Accountancy Age has reported plans for new powers for the UK's HM Revenue & Customs to be included in a new Fraud Bill to be put before Parliament this autumn.
As they say:
The bill proposes to change the definition of fraud in dealings with HM Revenue & Customs from 'knowingly making false statements' to 'deliberately failing to disclose information'.
This is, of course, great news for all of who believe that tax should be managed on the basis of 'all cards being face up on the table'. That requires full disclosure, and anything less is fraud.
But, to no surprise, the profession does not agree:
Clive Gawthorpe, partner at Hacker Young, said: 'There is a significant difference between knowingly making a false statement and deliberately not disclosing information. The Revenue's powers to extract information will be strengthened by this bill.'
Which of course, is true, and exactly what I welcome. But he went on to say:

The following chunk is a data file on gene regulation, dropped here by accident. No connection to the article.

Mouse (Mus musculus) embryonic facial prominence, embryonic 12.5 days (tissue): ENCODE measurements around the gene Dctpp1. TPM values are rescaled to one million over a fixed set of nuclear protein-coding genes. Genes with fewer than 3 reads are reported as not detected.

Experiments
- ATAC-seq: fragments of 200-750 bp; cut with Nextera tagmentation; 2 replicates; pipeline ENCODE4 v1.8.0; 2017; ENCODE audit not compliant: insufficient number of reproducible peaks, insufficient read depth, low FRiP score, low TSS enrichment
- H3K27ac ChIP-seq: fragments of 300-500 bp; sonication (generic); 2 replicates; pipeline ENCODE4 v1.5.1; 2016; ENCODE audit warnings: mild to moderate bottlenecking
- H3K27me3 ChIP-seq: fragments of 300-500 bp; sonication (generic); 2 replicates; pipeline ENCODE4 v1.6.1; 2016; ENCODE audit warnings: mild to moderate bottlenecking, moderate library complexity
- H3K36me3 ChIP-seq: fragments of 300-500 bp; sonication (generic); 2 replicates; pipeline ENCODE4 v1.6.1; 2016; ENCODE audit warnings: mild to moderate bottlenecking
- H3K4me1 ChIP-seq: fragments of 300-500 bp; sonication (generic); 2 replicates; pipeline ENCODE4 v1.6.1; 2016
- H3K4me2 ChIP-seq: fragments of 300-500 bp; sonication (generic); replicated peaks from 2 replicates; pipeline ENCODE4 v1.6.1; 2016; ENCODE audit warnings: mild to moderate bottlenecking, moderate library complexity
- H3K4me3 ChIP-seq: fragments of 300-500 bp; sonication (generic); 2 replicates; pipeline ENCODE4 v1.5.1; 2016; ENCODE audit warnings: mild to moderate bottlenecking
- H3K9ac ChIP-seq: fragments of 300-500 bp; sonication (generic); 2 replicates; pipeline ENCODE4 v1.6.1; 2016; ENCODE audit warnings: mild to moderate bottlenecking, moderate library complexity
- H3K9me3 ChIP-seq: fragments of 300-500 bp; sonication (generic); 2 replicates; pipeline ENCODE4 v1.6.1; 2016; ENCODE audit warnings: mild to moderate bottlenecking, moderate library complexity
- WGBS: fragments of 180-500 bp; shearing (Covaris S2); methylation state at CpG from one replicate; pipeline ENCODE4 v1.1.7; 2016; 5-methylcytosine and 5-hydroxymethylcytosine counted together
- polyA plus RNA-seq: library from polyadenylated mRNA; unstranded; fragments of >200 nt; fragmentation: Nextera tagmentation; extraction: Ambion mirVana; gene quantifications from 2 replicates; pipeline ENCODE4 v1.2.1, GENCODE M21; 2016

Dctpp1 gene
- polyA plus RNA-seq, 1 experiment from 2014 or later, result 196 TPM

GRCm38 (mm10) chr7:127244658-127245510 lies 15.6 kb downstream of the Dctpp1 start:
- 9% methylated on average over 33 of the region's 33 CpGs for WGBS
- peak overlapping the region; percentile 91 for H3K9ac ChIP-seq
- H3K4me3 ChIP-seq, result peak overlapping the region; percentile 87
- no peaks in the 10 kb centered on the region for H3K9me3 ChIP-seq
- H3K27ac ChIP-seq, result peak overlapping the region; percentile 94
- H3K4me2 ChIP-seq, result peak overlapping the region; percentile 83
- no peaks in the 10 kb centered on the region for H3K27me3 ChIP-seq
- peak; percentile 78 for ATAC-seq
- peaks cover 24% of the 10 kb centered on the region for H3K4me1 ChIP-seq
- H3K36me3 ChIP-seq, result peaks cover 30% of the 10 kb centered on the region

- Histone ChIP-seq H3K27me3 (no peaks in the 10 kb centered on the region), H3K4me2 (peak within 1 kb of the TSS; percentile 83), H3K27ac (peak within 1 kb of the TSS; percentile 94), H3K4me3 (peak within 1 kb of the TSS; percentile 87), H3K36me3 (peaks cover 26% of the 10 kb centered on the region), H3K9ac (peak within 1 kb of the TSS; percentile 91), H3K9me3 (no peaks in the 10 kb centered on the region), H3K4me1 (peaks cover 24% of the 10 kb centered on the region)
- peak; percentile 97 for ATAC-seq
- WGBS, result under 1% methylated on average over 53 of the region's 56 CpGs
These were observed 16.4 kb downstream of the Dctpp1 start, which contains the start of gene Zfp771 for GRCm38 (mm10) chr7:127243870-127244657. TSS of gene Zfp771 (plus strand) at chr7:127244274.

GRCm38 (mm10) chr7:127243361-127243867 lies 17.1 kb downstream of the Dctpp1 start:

Under present rules if individuals failed to provide information requested by the taxman in the course of their inquiries, they typically just face fines.Under the new legislation, the omission of information - even as a result of an honest mistake - could be an imprisonable offence.
Now of course it is possible that Gawthorpe has been misquoted, but that's not my experience of Accountancy Age (if I'm honest). And if that's the case what he said is just plain wrong. Honest mistake is not the same as deliberately failing to disclose information, as is obvious. And the Revenue aren't stupid, as I know from conducting many tax investigations. They can tell when someone has made a mistake and when they're deliberately misleading them. No one will go to prison for an honest mistake. Those who evade tax by deliberately failing to disclose information deserve to go to prison. They have committed a fraud and it ill becomes any member of the accountancy profession to defend their right to do so.